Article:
Hundreds of demonstrators paraded through downtown Ayer Saturday as part of Women s March 2018, showing their support for women s rights and condemning the
Hundreds of demonstrators paraded through downtown Ayer Saturday as part of Women s March 2018, showing their support for women s rights and condemning the policies of President Trump on the anniversary of his inauguration. It was a scene echoed in cities across the country. (SUN / DAVID H. BROW)

BOSTON -- From small towns like Ayer, to Cambridge to the crowded streets of New York and Los Angeles, they marched.

Demonstrators across the country came together in support of female empowerment and denounced President Donald Trump's views on immigration, abortion, LGBT rights and women's rights on Saturday, the anniversary of his inauguration.

Several thousand people took to the streets in the Cambridge/Boston Women's March 2018. Many carried anti-Trump signs and wore pink knit hats symbolic of the movement.

Among the speakers at the rally was Democratic Attorney General Maura Healey, who calls Trump an "embarrassment" and a "president who demeans and insults women."

Healey wore a T-shirt that read "The Future is Female.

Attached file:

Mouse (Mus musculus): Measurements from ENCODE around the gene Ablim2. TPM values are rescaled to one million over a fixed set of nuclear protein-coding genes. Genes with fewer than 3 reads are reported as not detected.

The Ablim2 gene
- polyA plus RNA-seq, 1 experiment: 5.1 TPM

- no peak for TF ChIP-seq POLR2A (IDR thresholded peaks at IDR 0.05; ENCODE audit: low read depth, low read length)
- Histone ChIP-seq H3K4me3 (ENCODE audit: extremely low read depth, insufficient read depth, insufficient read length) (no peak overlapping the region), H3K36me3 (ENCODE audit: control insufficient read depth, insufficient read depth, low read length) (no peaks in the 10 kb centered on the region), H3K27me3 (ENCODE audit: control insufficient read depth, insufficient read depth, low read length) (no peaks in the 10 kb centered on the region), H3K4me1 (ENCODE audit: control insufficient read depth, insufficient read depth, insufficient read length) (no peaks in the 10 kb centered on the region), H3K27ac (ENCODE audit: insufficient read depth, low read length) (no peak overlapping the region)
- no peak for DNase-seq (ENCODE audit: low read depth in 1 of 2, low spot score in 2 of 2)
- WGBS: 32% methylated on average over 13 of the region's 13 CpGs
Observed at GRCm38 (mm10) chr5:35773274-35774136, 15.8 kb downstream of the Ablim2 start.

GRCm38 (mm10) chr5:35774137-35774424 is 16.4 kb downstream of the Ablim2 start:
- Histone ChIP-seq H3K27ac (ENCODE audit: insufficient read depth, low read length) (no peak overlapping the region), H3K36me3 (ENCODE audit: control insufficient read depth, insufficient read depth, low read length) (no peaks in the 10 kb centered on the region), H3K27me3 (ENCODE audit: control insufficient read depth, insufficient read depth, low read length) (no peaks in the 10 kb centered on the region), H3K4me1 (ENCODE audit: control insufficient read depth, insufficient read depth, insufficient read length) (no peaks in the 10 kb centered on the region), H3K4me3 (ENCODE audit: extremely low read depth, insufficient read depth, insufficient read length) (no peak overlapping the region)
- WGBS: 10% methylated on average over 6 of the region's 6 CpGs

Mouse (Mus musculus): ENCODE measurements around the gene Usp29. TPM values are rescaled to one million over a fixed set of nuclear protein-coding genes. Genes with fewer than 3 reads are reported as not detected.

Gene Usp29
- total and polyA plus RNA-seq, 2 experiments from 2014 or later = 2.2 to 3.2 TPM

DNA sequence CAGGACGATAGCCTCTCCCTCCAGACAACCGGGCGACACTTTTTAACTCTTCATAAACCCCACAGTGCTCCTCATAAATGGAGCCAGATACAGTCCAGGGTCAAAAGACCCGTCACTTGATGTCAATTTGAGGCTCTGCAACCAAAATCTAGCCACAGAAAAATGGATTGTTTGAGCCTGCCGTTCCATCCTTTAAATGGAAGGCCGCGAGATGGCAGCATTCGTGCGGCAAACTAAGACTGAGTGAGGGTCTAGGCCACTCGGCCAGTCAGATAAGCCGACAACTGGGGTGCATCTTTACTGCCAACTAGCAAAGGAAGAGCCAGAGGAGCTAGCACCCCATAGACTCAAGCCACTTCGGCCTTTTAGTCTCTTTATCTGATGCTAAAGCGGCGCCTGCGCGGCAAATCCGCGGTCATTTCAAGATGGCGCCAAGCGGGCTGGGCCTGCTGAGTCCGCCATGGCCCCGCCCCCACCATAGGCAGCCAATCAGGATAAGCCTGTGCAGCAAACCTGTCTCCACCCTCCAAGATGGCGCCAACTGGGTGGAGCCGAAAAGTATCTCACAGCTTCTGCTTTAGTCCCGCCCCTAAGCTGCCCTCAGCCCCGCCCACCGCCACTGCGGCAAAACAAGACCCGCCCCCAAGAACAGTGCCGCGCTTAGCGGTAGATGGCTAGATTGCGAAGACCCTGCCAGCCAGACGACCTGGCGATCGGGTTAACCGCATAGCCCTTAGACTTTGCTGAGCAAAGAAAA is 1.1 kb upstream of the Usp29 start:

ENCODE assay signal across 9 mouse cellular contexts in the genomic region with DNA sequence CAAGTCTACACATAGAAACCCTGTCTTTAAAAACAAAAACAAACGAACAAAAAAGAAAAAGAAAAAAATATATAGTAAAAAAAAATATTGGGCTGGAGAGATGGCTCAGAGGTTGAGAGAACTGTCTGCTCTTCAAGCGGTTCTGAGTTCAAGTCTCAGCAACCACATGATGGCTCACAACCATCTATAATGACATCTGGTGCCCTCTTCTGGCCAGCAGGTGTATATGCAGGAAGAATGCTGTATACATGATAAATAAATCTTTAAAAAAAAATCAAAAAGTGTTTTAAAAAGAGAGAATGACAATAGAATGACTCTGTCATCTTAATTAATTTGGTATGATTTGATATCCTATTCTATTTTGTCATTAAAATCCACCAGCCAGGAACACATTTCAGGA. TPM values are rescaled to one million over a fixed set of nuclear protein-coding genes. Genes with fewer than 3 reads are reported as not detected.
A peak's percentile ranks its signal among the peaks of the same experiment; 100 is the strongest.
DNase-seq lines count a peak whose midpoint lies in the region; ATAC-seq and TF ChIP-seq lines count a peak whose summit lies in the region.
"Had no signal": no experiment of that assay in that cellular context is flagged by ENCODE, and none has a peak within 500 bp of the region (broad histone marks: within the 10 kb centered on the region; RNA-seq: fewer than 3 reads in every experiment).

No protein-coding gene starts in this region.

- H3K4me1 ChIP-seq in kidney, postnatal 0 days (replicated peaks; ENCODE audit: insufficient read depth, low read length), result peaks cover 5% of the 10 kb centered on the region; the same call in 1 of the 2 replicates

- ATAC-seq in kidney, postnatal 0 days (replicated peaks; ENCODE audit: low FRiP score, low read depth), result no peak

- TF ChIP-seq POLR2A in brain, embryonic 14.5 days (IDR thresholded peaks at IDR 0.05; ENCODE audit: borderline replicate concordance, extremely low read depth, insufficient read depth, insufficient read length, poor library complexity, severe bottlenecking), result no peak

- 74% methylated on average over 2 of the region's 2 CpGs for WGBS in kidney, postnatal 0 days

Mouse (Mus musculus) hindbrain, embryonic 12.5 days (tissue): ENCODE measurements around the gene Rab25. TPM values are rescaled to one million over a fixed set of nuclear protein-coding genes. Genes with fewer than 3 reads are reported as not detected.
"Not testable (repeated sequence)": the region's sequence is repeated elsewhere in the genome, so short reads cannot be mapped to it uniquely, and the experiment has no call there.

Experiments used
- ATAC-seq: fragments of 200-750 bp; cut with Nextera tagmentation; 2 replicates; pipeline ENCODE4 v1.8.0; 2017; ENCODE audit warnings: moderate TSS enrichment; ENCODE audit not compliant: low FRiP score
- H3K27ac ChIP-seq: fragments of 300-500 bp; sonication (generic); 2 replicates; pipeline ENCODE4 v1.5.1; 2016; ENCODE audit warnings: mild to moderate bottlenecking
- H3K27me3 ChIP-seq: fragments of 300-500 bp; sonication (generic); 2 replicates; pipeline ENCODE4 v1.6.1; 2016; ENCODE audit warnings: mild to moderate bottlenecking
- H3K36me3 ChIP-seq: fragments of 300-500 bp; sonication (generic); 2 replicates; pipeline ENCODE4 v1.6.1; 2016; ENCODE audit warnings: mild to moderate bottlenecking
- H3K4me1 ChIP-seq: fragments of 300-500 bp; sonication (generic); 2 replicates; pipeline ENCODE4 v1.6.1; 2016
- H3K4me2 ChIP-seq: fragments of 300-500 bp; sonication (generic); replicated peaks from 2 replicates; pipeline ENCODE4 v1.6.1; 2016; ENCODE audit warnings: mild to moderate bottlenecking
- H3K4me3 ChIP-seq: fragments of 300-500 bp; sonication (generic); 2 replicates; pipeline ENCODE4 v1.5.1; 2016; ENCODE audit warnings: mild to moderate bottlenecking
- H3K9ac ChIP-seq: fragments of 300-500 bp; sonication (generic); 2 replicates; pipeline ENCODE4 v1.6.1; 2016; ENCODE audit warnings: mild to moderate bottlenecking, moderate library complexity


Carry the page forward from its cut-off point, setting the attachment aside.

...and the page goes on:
A crowd of about 500 demonstrators paraded through downtown Ayer Saturday, with colorful signs like this one: "Hope is contagious in Ayer,
A crowd of about 500 demonstrators paraded through downtown Ayer Saturday, with colorful signs like this one: "Hope is contagious in Ayer, Mass.!!" (SUN / DAVID H. BROW)
" She referenced the many lawsuits her office has filed against the Republican president's administration over the past year.

In Los Angeles, Eva Longoria, Natalie Portman, Viola Davis, Alfre Woodard, Scarlett Johansson, Constance Wu, Adam Scott and Rob Reiner were among the celebrities who addressed a crowd of hundreds of thousands of demonstrators at a women's march.

Longoria, who starred in TV's "Desperate Housewives," told marchers their presence matters, "especially when those in power seem to have turned their backs on reason and justice."